Tuesday, March 17, 2009

Death of the journalist

Dr Steven Novella, at Skepticblog, asked the question: Is journalism dead? and naturally I can't help putting in my two cents' worth.
I agree with Dr Novella, that the internet is changing the way we learn about news, and the sources we choose to obtain it from. This is the future, and we need to strap in for the long haul and ride out the transition. However, I'm sure there were similar complaints when both radio news and television news first came on the scene, so reports of my death are exaggerated.
Publishers have a bottom-line-driven attitude to their output. Advertising has always been the main revenue source, and editorial is valued only as the stuff that fills the space between the ads. These days, it is often bastardised by tacit "advertorial" content (that's a whole different kettle of fish that I'll save for another rant), or produced on a shoestring by overworked journalists trying to find a balance between the good reporting that their personal standards demand, and the lack of time and resources to do it properly.
Nevertheless, publishers will all agree that good editorial draws in more readers, thereby attracting more advertising dollars. This is where I want to put the spotlight back on readers: do you really care about good journalism?
Let me ask the question this way: how much are you prepared to pay for a newspaper or even a website that delivers really good quality journalism? One hundred years ago, a newspaper cost between about threepence and sixpence. (For the sake of argument and decimal currency, we'll say five cents.) A quick conversion to today's relative value reveals that the modern equivalent, based on the average unskilled wage, would be more than $5.00. How much do you pay for your newspaper? My home-delivery subscription costs less than a dollar per day, and the internet edition is free.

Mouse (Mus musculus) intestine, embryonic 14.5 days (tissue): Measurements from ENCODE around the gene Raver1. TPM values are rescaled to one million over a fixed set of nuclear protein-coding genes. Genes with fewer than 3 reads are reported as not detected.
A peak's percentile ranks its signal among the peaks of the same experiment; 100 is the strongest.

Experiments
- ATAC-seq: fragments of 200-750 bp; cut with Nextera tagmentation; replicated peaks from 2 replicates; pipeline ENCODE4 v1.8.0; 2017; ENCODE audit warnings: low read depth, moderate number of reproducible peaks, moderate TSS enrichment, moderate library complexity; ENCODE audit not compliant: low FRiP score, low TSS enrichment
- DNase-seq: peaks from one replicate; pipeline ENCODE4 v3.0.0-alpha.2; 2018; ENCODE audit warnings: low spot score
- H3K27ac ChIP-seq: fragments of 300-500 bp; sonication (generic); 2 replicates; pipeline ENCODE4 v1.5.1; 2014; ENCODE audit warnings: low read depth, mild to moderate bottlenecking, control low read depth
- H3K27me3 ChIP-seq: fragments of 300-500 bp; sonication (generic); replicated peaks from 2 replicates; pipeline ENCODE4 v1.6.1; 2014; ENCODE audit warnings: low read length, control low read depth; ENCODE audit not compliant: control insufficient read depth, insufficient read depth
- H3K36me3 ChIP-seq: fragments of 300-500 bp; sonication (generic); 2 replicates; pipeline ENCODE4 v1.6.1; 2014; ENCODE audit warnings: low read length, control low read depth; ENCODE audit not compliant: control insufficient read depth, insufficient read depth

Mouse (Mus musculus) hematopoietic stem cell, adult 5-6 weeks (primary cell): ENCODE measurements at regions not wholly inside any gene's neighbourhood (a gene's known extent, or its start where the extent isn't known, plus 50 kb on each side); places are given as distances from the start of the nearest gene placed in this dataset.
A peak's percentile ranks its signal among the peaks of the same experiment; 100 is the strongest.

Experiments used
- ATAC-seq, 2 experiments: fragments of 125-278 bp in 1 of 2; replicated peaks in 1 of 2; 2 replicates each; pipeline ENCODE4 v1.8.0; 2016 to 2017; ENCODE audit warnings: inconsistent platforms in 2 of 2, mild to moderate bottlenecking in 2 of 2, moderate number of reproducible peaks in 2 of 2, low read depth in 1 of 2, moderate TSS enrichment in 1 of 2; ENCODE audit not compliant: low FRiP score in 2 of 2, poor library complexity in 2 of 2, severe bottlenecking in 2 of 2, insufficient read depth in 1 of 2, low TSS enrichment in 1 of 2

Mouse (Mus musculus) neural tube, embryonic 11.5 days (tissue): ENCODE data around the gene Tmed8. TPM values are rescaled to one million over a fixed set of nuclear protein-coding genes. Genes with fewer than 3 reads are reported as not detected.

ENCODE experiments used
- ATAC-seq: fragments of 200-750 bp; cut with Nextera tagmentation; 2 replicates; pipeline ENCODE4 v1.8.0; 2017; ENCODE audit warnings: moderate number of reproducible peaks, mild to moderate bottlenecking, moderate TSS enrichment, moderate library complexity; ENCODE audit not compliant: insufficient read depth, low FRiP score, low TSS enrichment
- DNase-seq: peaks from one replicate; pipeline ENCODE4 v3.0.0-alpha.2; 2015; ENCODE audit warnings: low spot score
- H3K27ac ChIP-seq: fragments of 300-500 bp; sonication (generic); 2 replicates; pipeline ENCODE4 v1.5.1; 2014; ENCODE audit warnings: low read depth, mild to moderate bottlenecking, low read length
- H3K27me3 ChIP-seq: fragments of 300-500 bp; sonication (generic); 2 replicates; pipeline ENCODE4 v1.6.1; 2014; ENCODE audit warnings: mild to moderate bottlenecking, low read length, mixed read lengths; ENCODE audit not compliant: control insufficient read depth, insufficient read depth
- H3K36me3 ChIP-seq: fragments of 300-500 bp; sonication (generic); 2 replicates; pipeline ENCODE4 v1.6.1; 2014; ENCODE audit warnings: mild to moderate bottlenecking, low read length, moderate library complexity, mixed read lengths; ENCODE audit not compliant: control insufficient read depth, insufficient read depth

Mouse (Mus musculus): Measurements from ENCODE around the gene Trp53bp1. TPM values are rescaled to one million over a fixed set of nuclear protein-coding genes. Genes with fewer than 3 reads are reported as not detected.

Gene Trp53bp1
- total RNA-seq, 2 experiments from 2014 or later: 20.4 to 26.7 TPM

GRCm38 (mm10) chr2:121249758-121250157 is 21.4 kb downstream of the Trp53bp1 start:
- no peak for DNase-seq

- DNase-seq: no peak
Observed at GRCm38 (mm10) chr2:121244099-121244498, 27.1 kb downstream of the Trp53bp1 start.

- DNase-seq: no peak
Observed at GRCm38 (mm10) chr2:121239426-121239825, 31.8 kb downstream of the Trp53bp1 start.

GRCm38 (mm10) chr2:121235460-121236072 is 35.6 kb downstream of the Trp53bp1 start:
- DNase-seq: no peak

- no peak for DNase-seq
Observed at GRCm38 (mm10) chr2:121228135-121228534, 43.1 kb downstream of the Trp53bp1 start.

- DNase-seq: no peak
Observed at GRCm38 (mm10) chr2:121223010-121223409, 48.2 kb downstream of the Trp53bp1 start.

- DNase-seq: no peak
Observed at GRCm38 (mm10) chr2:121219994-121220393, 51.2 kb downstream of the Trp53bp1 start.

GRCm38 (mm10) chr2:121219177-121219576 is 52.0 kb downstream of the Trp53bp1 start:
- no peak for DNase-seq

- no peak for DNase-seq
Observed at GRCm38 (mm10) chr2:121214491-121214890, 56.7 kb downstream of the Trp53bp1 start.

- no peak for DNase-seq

The main effect of the cheapness (or free-ness) of news sources is insidious. It's a well-known marketing adage that you don't value something you can get for free (or cheaply). YOU don't expect your internet news source to be accurate, you just want it to be timely. YOU don't care if Pauline Hansen's racist policies have changed, as long as we find out if those nudie photos are really her (see the front page of today's Sydney Morning Herald). If you had to pay a fairer rate for it, would you be more picky about what you read?
Dr Novella asked the question, and so do I: what business model can we develop that will allow journalists to make a decent living out of doing a good job? I'm no economist, but I think that at least part of the answer is in the readers. If YOU demand the truth, and are prepared to pay for it, we'll all be able to eat tomorrow.

(Come back in a few days for my rant on advertorials: another economic rationalist reason why good journalism is in decline.)

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